Gary Lee’s top tips for managing pleural infections

The “crime” of surgery for pleural infection is still happening across the world despite advances in management that have rendered surgery unnecessary delegates have heard.

Speaking at a session on the  advances and controversies in pleural medicine Gary Lee from Sir Charles Gairdner Hospital in Perth said Hippocrates was the first person to show a lot of interest in pleural infection.

Because he didn’t have ultrasound at that time (400 BC)  he used to shake patients by the shoulders to listen for the sound of fluid in the pleural space.

“I’ve tried that a couple of times and it never worked,” Lee said to a chuckling audience.

In the last 10 years we’ve seen more research and more advances in treating pleural infection than we have ever seen, Lee told delegates.

The main  principles of managing pleural infection has always been to try and manage infection and sepsis with antibiotics and evacuate the pleural infective collection by draining the pus usually through chest tubes, he said.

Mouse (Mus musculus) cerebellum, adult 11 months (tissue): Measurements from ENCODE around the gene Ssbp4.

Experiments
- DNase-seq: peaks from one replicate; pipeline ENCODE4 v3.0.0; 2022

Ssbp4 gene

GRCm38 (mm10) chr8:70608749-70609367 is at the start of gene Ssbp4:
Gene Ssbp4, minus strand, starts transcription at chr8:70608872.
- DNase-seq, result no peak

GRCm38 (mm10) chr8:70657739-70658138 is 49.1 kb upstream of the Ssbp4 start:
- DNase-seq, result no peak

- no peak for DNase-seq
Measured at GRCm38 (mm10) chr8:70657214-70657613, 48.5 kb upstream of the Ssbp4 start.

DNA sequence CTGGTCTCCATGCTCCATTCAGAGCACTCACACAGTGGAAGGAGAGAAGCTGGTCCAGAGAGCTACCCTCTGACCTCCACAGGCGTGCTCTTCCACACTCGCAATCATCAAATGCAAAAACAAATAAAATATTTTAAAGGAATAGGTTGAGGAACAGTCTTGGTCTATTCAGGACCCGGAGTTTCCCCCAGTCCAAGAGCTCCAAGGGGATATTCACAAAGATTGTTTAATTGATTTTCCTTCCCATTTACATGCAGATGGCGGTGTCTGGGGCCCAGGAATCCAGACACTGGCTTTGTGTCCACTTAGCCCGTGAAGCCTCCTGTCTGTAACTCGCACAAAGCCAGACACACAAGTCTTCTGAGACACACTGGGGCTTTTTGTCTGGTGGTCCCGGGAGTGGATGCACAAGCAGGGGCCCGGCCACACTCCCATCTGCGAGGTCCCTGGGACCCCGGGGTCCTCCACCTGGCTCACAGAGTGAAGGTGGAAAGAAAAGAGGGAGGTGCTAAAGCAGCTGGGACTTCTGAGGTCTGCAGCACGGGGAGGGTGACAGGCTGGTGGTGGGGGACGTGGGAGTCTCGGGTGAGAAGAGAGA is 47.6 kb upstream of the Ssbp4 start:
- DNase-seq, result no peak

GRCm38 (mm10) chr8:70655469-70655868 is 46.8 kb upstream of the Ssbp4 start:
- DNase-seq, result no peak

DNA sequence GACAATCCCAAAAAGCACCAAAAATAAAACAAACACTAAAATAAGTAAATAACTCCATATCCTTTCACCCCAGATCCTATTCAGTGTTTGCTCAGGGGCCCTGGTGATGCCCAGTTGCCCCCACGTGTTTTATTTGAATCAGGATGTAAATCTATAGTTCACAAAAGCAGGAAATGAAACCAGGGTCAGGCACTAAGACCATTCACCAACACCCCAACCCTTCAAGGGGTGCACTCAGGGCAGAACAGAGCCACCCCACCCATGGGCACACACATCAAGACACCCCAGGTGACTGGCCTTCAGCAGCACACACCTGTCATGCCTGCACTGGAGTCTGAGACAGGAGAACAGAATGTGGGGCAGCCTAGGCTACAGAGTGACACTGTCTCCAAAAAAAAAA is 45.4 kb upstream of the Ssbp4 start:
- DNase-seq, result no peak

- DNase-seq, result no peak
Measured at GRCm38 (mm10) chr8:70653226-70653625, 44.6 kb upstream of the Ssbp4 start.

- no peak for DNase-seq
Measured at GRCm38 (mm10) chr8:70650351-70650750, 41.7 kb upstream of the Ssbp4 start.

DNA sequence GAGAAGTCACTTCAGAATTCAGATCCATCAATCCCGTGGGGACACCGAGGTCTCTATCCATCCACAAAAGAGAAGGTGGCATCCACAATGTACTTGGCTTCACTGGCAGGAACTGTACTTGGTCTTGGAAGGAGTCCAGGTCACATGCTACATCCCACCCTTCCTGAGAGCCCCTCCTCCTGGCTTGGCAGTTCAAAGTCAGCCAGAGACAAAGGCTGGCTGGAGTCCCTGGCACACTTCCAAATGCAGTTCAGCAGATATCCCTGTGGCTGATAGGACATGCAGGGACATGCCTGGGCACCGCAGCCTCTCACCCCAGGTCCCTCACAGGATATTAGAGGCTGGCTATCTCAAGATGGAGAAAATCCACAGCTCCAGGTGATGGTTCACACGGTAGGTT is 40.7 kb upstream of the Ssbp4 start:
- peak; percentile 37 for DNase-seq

“If you are going to remember just one message from my talk it is that surgery is being performed unnecessarily every day around the world to clear residual pleural collections when the patient is already clinically improved and those radiological opacities will go away anyway,” Lee said.

“I urge you to remember to look upon pleural infection like pneumonia or lung infection the residual challenges will settle with time provided the infection is fully controlled”.

“The important point is to treat the patient and not the x-ray,” he said.

Lee’s top tips for managing pleural infection:

Antibiotics and chest tube drainage remain the key — you may need more than one chest drain and it should always be imaging guided.

If infection (fever and inflammatory markers) are not settled despite optimal antibiotics and drainage consider intrapleural tPA + DNase.

Surgery is rarely needed for pleural infection —  only if contraindications to tPA /DNase (especially broncho-pleural fistulas) or failure to respond (<5% of patients).


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